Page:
As a birth professional, a big part of my job is walking alongside women and their partners during the childbearing year by educating them about almost every aspect of their pregnancy, labor, birth, and postpartum period.
I meet women where they are, not where I think they should be. Often, not even where she thinks she should be. Ask any mother, and she can give you a whole laundry list of things she thinks she can do better. Her mind is filled with “if only’s.” Part of my job is to encourage her to grow and change in ways that will benefit both her and her baby.
However, I’m not the one walking her journey. I’m just with her for a relatively short period of that journey. I get glimpses and snapshots of her and her life, not the big picture. I do not have the power to make decisions for her, and even if I did, how can I really know, at the deepest levels, what is truly right for her and her family?
In pregnancy, labor, and birth, there is not a definitive “right” and “wrong” for many decisions that come up. There are things that are good, things that are better, and there are things that are usually best, but even those can be subjective. There are no guarantees.
So, as an example, take a smoking mother.
We all know that smoking is harmful to anyone, and there is no known “safe” level for nicotine in an unborn baby. We all know that it’s wise to quit when we are carrying a child. Of course, we would love nothing more than to see her totally quit the habit, for her health and for her baby’s. However, we also know how horribly difficult it can be to cut off a nicotine addiction.
How horrified are we when we see an obviously pregnant woman smoking? How much do we look down on her poor choices, and feel a righteous indignation that “we would never do something so terrible!
What we are missing is the other side of that coin.
How do we know, on the surface, that this isn’t the first cigarette she’s had in weeks? How do we know she’s not working her butt off to quit, but is struggling just like anyone else? How do we know she’s not eating really healthy foods, staying hydrated, and doing mild workouts to stay as healthy as she can?
When will we get to the point when we realize that something is better than nothing.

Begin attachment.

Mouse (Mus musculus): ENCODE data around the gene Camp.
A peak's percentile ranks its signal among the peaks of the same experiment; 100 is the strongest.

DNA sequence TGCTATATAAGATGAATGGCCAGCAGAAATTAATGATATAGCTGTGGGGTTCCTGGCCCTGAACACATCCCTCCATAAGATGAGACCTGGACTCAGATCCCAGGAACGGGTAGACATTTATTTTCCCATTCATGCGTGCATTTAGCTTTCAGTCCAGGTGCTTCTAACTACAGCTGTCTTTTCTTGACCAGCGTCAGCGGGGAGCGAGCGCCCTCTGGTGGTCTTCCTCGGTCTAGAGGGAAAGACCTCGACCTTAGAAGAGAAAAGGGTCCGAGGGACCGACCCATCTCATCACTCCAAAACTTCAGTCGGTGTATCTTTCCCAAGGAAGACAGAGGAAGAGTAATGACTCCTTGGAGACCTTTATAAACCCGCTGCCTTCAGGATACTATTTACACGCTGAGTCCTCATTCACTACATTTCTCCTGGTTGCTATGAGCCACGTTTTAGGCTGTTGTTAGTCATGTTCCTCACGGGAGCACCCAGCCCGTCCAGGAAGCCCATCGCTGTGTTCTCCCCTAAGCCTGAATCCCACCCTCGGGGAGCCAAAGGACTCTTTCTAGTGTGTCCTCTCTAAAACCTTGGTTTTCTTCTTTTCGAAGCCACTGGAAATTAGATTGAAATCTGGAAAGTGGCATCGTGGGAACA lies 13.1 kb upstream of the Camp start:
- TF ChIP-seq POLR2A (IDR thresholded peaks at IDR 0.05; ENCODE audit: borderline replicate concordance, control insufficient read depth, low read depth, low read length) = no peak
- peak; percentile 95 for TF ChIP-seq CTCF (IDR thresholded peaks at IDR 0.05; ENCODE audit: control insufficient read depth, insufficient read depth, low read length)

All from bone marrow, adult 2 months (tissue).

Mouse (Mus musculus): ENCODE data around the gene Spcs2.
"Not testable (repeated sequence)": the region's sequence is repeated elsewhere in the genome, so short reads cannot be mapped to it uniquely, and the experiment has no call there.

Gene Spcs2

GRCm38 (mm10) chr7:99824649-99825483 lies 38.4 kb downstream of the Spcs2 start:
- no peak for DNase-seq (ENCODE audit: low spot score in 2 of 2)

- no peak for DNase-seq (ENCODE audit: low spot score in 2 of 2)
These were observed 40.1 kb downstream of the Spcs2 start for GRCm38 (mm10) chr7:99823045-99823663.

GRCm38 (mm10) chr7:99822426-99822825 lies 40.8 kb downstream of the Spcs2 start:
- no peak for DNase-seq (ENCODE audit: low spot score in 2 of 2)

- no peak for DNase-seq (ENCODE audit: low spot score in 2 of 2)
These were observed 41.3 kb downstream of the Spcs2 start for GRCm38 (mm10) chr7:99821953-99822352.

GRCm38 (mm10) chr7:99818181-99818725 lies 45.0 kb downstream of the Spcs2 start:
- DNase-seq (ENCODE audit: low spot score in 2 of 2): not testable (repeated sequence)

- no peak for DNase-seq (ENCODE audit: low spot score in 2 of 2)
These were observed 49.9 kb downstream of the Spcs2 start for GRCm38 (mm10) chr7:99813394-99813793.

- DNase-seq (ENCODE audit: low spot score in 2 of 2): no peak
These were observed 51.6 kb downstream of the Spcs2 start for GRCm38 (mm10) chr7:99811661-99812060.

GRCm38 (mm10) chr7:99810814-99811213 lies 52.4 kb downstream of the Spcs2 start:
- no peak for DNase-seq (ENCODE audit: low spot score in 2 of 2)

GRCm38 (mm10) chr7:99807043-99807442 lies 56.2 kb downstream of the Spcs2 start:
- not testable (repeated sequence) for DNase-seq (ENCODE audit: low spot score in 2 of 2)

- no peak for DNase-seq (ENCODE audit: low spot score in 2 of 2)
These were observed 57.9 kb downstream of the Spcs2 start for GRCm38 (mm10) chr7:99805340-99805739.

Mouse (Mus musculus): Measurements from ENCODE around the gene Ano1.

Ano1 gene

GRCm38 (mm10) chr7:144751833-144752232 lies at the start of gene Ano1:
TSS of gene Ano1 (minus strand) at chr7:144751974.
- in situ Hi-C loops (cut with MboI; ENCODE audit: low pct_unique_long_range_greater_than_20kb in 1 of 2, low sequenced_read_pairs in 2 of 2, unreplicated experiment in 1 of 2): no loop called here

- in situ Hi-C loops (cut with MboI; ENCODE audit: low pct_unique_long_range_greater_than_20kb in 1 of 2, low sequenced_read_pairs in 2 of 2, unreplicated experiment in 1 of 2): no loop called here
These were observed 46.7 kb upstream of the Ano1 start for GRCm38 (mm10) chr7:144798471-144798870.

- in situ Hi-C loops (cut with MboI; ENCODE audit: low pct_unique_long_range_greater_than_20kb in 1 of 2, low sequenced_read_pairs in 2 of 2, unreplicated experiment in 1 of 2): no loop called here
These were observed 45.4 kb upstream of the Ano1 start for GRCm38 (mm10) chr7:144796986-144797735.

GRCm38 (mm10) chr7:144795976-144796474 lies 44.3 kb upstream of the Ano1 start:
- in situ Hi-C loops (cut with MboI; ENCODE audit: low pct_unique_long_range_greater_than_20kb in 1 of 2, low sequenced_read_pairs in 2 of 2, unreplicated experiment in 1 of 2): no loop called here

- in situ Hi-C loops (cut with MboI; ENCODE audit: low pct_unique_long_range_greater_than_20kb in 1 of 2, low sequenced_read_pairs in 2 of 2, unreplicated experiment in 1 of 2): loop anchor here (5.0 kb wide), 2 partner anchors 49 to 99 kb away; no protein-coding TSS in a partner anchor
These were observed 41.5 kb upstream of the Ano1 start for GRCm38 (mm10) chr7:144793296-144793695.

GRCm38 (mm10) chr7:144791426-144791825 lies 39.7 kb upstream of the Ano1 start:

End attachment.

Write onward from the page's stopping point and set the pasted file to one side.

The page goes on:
If that woman were my client, I would assume she knows the dangers of cigarettes to her unborn child. I would assume she feels badly enough about smoking as it is, and that what she needs from me is encouragement to do what she can with what she has at that moment, just like the rest of humanity.
I would remind her that everything she is able to do well, is enough. That something is always better than nothing. That smoking one less cigarette everyday does make a difference, and shows that she is trying.
Even if I did know exactly what would be right for this mother, should that change the way I see her as a human being? May it never be!
As a doula and childbirth educator, I have come to realize that I might be the only person this woman ever meets who does not look down on her. Who treats her with respect and dignity. Who believes in her ability to make good choices for herself and her baby. Who will cheer her on and encourage her in every effort she is able to make, and will ultimately help her to empower herself to continue in her personal growth beyond the ending of our professional relationship.
It’s a valuable lesson I think all individuals would do well to learn. To look beyond what is seen, to the heart, whenever we can. And, when we can’t, to leave well enough alone and refrain from judgment. It’s one I am grateful to have learned early on in this birth career of mine.
This posts is an offshoot from a seed planted by my mentor and friend, Desirre Andrews, who has taught me to think outside the box more than anyone else I know.
Grace & Peace,